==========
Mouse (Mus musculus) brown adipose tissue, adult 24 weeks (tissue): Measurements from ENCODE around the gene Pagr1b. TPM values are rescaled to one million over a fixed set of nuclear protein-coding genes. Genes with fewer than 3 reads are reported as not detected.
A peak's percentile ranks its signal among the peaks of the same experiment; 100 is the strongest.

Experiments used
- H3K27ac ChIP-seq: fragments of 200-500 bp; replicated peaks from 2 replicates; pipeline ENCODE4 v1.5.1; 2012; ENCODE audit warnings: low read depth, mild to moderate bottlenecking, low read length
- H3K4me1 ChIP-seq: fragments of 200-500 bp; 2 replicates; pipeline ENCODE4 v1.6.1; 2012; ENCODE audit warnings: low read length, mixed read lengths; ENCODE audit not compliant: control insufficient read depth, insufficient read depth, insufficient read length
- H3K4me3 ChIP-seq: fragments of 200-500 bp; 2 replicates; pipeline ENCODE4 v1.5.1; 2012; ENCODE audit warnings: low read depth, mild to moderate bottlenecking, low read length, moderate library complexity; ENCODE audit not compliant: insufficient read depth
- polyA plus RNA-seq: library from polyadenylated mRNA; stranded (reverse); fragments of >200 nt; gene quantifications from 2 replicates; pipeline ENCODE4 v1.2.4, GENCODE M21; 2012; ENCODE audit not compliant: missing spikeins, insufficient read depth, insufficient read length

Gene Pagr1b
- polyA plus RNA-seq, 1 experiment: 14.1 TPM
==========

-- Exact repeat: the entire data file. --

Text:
Mouse (Mus musculus) brown adipose tissue, adult 24 weeks (tissue): Measurements from ENCODE around the gene Pagr1b. TPM values are rescaled to one million over a fixed set of nuclear protein-coding genes. Genes with fewer than 3 reads are reported as not detected.
A peak's percentile ranks its signal among the peaks of the same experiment; 100 is the strongest.

Experiments used
- H3K27ac ChIP-seq: fragments of 200-500 bp; replicated peaks from 2 replicates; pipeline ENCODE4 v1.5.1; 2012; ENCODE audit warnings: low read depth, mild to moderate bottlenecking, low read length
- H3K4me1 ChIP-seq: fragments of 200-500 bp; 2 replicates; pipeline ENCODE4 v1.6.1; 2012; ENCODE audit warnings: low read length, mixed read lengths; ENCODE audit not compliant: control insufficient read depth, insufficient read depth, insufficient read length
- H3K4me3 ChIP-seq: fragments of 200-500 bp; 2 replicates; pipeline ENCODE4 v1.5.1; 2012; ENCODE audit warnings: low read depth, mild to moderate bottlenecking, low read length, moderate library complexity; ENCODE audit not compliant: insufficient read depth
- polyA plus RNA-seq: library from polyadenylated mRNA; stranded (reverse); fragments of >200 nt; gene quantifications from 2 replicates; pipeline ENCODE4 v1.2.4, GENCODE M21; 2012; ENCODE audit not compliant: missing spikeins, insufficient read depth, insufficient read length

Gene Pagr1b
- polyA plus RNA-seq, 1 experiment: 14.1 TPM